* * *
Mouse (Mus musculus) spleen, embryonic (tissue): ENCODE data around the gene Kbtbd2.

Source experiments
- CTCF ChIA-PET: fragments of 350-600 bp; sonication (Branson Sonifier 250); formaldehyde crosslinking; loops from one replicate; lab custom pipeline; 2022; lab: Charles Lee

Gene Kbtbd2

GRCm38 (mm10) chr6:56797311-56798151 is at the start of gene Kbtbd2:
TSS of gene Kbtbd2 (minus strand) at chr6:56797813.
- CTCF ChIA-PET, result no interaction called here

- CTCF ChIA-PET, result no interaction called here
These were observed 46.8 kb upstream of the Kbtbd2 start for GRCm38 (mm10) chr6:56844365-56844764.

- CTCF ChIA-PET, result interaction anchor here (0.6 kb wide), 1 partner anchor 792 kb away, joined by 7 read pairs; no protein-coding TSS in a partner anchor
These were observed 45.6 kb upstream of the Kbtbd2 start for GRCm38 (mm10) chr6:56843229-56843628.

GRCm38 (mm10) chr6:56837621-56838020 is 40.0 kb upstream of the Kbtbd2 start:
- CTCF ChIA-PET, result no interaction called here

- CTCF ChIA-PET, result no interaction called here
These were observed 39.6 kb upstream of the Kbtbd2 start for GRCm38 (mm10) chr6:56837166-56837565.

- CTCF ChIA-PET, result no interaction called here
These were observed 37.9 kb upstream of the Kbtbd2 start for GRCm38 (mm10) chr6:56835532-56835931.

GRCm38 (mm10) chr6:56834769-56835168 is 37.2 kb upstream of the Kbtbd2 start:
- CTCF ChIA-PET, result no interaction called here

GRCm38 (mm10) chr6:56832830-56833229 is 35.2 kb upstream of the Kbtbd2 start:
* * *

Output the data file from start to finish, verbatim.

Mouse (Mus musculus) spleen, embryonic (tissue): ENCODE data around the gene Kbtbd2.

Source experiments
- CTCF ChIA-PET: fragments of 350-600 bp; sonication (Branson Sonifier 250); formaldehyde crosslinking; loops from one replicate; lab custom pipeline; 2022; lab: Charles Lee

Gene Kbtbd2

GRCm38 (mm10) chr6:56797311-56798151 is at the start of gene Kbtbd2:
TSS of gene Kbtbd2 (minus strand) at chr6:56797813.
- CTCF ChIA-PET, result no interaction called here

- CTCF ChIA-PET, result no interaction called here
These were observed 46.8 kb upstream of the Kbtbd2 start for GRCm38 (mm10) chr6:56844365-56844764.

- CTCF ChIA-PET, result interaction anchor here (0.6 kb wide), 1 partner anchor 792 kb away, joined by 7 read pairs; no protein-coding TSS in a partner anchor
These were observed 45.6 kb upstream of the Kbtbd2 start for GRCm38 (mm10) chr6:56843229-56843628.

GRCm38 (mm10) chr6:56837621-56838020 is 40.0 kb upstream of the Kbtbd2 start:
- CTCF ChIA-PET, result no interaction called here

- CTCF ChIA-PET, result no interaction called here
These were observed 39.6 kb upstream of the Kbtbd2 start for GRCm38 (mm10) chr6:56837166-56837565.

- CTCF ChIA-PET, result no interaction called here
These were observed 37.9 kb upstream of the Kbtbd2 start for GRCm38 (mm10) chr6:56835532-56835931.

GRCm38 (mm10) chr6:56834769-56835168 is 37.2 kb upstream of the Kbtbd2 start:
- CTCF ChIA-PET, result no interaction called here

GRCm38 (mm10) chr6:56832830-56833229 is 35.2 kb upstream of the Kbtbd2 start: